Flag of Cheshire EastIt seems that the Information Commissioner’s Office is releasing, on a daily basis, details of organisations that have breached the Data Protection Act.

Every day some employee has done something they should not have done posted to the wrong place, not used the correct system, etc. which means the common cause is human…

The latest involves Cheshire East Council, who in May 2011 breaches the Data Protection Act when a council employee contacted the local voluntary sector co-ordinator to alert voluntary workers that the Police had concerns about an individual who was working in the area.

Instead of sending an email via the council’s secure system, the employee sent an email to the local voluntary sector co-ordinator via her personal email account. This simple error cost the council £80,000.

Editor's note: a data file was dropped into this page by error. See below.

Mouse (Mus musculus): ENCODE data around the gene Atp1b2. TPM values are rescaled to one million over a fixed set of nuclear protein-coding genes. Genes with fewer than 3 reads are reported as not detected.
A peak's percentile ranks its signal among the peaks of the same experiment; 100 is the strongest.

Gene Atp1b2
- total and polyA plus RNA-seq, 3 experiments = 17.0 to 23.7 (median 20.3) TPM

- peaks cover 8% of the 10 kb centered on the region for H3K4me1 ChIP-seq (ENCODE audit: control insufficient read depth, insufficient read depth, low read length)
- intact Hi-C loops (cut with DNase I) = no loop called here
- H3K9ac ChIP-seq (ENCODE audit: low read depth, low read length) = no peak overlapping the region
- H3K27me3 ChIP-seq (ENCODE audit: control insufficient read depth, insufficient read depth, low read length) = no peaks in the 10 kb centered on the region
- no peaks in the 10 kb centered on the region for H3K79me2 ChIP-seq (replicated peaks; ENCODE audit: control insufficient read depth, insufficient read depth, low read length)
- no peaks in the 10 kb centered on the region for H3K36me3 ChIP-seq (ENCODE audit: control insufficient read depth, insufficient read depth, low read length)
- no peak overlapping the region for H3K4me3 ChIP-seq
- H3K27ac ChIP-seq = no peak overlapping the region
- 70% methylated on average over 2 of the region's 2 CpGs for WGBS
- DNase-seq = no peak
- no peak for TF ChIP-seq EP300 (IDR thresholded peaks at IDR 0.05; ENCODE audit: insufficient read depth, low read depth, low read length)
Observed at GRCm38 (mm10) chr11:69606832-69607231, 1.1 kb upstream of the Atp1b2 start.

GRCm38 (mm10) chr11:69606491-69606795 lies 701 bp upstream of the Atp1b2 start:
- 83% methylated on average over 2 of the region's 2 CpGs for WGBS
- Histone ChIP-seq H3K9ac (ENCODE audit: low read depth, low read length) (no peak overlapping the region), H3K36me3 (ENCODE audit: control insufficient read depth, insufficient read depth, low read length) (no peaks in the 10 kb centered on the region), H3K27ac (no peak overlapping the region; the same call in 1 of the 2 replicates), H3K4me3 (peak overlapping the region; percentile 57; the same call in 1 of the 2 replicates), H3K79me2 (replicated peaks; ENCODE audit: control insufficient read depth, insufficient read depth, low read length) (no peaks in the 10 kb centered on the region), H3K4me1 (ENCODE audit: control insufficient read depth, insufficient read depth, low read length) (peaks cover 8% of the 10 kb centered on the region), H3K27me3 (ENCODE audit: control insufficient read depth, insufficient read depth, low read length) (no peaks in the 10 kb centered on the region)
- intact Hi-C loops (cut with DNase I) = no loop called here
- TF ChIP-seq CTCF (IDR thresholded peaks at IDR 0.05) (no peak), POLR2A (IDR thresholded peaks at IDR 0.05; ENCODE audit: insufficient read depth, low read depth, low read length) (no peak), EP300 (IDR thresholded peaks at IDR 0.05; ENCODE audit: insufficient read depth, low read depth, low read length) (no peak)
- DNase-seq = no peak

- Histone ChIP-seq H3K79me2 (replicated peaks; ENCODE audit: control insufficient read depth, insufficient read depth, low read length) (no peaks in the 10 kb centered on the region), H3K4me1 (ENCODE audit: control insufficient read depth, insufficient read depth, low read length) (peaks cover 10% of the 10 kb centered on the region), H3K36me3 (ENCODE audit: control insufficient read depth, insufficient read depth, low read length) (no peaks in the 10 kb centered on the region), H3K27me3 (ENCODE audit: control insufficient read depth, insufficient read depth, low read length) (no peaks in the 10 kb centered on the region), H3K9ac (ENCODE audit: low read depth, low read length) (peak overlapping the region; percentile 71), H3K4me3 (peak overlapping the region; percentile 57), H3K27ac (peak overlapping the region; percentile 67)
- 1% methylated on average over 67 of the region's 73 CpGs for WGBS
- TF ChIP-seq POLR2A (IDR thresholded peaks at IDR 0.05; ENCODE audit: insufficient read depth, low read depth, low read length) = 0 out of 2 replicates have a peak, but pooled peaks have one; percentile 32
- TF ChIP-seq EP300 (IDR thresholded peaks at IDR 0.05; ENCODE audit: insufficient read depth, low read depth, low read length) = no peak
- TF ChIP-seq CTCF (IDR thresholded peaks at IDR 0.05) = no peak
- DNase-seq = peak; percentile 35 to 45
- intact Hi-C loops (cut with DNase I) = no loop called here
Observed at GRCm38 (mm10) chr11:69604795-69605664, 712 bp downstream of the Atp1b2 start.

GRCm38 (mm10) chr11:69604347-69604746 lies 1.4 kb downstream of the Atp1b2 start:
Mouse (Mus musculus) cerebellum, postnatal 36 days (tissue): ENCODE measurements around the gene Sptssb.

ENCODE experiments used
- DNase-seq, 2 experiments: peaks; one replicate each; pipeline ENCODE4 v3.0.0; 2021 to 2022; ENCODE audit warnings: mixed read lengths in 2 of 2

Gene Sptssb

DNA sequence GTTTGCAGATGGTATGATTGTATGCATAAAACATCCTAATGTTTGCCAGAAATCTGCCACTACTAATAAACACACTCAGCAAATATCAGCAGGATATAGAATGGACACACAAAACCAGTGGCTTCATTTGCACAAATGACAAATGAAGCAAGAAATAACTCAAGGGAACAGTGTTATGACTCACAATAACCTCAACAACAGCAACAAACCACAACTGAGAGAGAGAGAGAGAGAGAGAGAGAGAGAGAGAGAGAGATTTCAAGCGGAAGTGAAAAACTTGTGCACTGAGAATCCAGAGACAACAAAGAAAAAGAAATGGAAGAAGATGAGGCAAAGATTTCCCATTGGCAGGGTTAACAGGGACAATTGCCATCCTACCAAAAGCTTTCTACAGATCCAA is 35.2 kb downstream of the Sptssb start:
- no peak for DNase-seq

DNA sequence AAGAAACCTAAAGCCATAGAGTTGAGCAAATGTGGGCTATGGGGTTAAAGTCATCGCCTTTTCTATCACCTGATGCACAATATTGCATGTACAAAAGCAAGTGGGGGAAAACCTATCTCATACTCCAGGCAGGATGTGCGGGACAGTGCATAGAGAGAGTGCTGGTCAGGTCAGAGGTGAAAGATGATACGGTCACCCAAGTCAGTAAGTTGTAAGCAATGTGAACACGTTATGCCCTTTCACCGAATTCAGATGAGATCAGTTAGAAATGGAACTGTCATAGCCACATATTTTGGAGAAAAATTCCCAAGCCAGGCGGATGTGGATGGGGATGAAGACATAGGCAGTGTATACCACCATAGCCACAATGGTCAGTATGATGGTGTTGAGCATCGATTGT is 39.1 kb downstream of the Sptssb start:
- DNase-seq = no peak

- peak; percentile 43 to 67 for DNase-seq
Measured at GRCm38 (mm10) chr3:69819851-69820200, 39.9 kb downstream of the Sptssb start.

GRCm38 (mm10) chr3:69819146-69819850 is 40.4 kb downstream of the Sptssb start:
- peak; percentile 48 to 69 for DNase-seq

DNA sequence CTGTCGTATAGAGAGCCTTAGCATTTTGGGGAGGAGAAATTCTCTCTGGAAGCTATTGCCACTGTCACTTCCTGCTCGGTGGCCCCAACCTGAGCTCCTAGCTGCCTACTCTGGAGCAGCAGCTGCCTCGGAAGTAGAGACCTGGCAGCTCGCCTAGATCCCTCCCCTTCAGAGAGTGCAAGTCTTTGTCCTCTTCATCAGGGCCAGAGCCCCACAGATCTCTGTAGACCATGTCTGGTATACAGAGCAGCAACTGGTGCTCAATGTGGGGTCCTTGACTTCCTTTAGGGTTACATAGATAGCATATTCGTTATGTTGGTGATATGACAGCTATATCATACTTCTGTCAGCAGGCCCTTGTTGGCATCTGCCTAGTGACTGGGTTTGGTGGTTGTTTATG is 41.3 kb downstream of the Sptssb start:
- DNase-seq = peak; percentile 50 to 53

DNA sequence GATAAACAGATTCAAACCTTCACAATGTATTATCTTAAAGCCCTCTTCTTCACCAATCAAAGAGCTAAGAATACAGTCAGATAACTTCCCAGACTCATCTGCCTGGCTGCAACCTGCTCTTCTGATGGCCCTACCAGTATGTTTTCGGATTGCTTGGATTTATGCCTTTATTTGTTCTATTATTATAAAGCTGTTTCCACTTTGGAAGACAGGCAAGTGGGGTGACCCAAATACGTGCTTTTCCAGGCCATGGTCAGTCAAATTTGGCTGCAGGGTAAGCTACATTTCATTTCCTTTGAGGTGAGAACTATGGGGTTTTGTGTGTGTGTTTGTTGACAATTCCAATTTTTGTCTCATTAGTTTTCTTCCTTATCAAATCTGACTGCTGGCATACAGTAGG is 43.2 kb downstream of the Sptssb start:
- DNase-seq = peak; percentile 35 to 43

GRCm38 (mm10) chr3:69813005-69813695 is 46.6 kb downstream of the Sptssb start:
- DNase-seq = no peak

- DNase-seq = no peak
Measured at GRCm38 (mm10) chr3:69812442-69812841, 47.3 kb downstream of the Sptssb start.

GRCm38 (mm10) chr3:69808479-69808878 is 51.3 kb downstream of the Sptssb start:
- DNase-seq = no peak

Stephen Eckersley, Head of Enforcement, said about the Cheshire East breach:

“While we appreciate that it is vitally important for genuine concerns about individuals working in the voluntary sector to be circulated to relevant parties, a robust system must be put in place to ensure that information is appropriately managed and carefully disclosed. Cheshire East Council also failed to provide this particular employee with adequate data protection training. The highly sensitive nature of the information and the need to restrict its circulation should have been made clear to all recipients.

“I hope this case – along with the fact that we’ve handed out over one million pounds worth of penalties since our powers came into force – acts as a strong incentive for other councils to ensure that they have sufficient measures in place around protecting personal data.”

Two other recent incidents involving the Information Commissioner: